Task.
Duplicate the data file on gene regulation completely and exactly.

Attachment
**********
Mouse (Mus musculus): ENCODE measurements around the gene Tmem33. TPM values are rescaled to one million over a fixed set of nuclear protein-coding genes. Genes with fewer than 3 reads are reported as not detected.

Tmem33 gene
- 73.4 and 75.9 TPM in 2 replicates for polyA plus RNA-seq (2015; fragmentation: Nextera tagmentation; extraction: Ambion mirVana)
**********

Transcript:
Mouse (Mus musculus): ENCODE measurements around the gene Tmem33. TPM values are rescaled to one million over a fixed set of nuclear protein-coding genes. Genes with fewer than 3 reads are reported as not detected.

Tmem33 gene
- 73.4 and 75.9 TPM in 2 replicates for polyA plus RNA-seq (2015; fragmentation: Nextera tagmentation; extraction: Ambion mirVana)